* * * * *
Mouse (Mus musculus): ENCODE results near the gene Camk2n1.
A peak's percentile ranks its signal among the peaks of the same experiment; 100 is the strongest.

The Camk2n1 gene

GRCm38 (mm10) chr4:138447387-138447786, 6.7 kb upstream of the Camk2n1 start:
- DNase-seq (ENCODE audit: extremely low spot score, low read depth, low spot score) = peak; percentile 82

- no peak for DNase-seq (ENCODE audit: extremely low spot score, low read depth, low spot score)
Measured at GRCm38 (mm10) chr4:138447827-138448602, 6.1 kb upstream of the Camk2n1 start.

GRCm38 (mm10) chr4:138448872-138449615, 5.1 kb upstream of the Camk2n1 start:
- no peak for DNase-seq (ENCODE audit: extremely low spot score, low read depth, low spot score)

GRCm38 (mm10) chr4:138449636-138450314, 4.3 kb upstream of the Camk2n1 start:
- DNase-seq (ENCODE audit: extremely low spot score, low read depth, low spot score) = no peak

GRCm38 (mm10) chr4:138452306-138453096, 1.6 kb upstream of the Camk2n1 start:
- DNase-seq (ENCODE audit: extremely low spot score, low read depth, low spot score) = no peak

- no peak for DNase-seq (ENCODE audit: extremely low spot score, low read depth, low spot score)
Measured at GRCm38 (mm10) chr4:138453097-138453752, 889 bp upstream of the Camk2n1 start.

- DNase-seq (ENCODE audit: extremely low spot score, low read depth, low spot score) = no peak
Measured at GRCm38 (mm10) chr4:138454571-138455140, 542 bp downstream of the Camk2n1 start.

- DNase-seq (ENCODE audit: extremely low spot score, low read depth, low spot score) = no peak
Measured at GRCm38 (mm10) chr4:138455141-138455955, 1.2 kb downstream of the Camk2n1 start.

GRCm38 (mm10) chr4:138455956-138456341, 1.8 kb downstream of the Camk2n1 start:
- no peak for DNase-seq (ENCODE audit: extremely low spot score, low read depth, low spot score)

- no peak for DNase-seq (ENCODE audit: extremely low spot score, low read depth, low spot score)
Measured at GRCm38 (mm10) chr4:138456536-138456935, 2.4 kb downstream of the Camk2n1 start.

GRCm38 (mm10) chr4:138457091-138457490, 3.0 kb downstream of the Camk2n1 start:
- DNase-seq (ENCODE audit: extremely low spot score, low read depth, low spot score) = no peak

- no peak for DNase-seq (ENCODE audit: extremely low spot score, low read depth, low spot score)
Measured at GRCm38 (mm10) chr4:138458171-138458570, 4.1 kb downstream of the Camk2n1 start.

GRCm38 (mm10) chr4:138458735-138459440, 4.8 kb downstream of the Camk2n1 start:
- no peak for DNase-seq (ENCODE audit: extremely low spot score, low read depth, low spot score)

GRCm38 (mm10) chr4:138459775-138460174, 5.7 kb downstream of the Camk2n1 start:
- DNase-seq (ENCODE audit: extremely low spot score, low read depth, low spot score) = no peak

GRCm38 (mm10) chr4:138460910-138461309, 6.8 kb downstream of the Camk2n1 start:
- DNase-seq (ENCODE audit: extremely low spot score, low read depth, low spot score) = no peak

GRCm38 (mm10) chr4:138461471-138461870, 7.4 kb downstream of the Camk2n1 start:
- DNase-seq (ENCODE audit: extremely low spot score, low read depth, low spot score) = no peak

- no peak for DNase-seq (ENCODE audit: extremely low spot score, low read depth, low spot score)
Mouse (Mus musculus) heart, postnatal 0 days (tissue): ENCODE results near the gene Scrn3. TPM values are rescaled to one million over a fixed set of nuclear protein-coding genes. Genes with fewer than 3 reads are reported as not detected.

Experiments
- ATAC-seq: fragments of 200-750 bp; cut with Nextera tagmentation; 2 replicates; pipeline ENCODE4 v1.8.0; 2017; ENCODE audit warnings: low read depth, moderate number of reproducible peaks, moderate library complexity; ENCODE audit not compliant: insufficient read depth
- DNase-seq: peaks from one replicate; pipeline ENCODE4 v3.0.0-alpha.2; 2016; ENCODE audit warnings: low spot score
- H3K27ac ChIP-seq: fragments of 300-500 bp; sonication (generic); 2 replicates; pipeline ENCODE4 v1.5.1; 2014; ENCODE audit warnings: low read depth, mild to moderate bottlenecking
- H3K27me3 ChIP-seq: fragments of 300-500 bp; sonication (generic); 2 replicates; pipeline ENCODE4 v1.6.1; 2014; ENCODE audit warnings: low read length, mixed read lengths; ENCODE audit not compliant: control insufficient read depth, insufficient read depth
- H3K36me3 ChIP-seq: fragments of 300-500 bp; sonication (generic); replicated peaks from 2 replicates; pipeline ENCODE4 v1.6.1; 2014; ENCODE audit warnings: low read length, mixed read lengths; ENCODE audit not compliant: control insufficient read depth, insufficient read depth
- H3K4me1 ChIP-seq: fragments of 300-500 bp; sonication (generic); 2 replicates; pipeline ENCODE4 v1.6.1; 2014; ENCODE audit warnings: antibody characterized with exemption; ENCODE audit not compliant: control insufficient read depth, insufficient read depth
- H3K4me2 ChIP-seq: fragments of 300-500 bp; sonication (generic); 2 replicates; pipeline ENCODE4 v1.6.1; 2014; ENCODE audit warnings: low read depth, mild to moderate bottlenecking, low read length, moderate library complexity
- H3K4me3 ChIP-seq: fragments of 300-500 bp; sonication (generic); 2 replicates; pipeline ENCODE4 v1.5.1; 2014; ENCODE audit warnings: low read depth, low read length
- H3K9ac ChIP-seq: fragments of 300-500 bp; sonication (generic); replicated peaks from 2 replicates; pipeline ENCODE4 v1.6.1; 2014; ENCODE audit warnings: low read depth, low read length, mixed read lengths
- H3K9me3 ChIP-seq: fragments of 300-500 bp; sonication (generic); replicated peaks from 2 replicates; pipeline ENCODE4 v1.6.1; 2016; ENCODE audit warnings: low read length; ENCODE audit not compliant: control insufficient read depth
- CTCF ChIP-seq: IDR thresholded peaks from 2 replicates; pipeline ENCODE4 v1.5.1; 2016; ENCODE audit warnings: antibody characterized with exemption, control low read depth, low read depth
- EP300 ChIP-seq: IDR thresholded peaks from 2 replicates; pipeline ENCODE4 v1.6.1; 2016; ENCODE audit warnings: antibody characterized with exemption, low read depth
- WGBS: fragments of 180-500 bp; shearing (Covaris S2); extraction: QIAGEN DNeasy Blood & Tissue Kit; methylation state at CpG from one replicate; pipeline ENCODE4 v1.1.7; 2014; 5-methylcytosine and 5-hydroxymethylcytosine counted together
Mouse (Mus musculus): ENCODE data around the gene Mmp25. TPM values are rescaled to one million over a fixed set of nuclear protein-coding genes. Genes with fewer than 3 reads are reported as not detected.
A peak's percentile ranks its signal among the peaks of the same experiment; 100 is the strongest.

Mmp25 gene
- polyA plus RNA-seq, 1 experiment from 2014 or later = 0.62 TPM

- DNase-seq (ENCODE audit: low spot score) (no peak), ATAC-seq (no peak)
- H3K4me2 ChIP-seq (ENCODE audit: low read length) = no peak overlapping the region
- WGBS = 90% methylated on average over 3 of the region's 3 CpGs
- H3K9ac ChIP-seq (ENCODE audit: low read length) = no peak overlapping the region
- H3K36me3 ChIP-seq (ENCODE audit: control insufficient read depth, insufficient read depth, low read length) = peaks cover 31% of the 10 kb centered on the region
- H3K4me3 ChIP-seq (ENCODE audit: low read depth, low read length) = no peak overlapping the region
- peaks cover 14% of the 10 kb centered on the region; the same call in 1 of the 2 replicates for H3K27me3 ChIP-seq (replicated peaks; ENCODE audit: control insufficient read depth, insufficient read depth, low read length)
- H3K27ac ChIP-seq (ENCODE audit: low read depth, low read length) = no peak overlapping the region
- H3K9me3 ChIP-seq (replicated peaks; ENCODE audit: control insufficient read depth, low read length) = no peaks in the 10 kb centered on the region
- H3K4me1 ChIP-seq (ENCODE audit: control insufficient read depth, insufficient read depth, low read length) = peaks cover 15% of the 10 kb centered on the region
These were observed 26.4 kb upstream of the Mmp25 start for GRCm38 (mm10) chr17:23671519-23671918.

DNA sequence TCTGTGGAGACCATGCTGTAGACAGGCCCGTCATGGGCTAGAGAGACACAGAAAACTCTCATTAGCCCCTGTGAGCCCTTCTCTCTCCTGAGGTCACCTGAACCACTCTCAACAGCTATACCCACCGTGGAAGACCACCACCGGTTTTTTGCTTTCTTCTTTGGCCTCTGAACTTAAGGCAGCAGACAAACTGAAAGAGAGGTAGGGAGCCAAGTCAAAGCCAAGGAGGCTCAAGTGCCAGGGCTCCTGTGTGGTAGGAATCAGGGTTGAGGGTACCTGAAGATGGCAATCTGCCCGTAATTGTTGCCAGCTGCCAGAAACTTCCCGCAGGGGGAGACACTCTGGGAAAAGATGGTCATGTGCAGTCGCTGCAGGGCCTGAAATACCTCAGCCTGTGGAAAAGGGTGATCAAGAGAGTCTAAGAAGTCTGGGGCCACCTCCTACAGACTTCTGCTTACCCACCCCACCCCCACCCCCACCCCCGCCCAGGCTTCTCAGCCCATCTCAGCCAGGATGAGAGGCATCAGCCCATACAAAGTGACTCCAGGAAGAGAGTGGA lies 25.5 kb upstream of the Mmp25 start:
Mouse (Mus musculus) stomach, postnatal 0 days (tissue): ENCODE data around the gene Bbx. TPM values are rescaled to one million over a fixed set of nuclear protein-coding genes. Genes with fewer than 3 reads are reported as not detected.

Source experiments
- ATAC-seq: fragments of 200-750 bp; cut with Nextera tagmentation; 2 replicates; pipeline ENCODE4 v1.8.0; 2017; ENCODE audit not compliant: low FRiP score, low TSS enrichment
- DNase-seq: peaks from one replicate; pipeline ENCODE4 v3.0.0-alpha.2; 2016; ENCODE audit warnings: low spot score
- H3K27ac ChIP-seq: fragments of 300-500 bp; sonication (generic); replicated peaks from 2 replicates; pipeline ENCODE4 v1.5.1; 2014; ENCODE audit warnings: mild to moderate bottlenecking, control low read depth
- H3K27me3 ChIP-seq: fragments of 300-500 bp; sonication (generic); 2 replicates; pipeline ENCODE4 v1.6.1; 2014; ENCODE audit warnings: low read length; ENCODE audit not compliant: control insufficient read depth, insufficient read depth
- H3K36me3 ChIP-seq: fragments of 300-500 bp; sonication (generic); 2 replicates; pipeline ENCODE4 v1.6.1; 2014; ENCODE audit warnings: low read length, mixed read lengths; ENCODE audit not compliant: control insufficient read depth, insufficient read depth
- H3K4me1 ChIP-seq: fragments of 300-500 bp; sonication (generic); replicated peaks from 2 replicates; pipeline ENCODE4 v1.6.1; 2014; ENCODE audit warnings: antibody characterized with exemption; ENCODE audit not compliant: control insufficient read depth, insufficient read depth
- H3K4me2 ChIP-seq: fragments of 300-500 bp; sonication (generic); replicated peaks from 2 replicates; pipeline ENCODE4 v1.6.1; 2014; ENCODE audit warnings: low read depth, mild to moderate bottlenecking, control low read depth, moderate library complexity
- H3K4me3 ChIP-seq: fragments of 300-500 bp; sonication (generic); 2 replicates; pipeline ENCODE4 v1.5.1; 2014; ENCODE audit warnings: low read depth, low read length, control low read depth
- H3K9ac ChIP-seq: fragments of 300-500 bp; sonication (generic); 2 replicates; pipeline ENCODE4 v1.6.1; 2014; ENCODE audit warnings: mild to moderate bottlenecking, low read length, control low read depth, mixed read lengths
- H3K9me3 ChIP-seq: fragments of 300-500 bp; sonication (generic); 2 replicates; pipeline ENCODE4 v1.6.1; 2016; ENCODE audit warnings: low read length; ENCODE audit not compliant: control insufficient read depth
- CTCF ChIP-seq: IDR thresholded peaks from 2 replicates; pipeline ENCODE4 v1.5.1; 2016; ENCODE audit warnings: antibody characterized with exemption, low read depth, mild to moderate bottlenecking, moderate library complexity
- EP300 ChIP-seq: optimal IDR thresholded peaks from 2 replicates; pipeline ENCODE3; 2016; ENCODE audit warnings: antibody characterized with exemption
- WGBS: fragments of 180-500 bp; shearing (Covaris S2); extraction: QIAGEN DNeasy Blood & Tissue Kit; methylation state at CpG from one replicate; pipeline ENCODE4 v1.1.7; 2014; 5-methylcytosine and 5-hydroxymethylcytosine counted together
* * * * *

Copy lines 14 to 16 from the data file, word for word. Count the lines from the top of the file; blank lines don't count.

- no peak for DNase-seq (ENCODE audit: extremely low spot score, low read depth, low spot score)
Measured at GRCm38 (mm10) chr4:138453097-138453752, 889 bp upstream of the Camk2n1 start.

- DNase-seq (ENCODE audit: extremely low spot score, low read depth, low spot score) = no peak